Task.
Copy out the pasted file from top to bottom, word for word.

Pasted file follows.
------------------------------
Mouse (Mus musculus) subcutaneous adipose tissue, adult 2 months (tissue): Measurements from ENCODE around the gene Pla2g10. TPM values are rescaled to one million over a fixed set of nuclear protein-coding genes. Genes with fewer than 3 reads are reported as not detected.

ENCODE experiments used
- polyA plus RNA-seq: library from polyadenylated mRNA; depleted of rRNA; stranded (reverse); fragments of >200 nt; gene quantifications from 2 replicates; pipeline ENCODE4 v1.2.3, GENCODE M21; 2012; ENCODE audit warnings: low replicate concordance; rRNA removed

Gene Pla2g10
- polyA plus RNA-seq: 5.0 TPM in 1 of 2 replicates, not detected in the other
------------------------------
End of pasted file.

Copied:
Mouse (Mus musculus) subcutaneous adipose tissue, adult 2 months (tissue): Measurements from ENCODE around the gene Pla2g10. TPM values are rescaled to one million over a fixed set of nuclear protein-coding genes. Genes with fewer than 3 reads are reported as not detected.

ENCODE experiments used
- polyA plus RNA-seq: library from polyadenylated mRNA; depleted of rRNA; stranded (reverse); fragments of >200 nt; gene quantifications from 2 replicates; pipeline ENCODE4 v1.2.3, GENCODE M21; 2012; ENCODE audit warnings: low replicate concordance; rRNA removed

Gene Pla2g10
- polyA plus RNA-seq: 5.0 TPM in 1 of 2 replicates, not detected in the other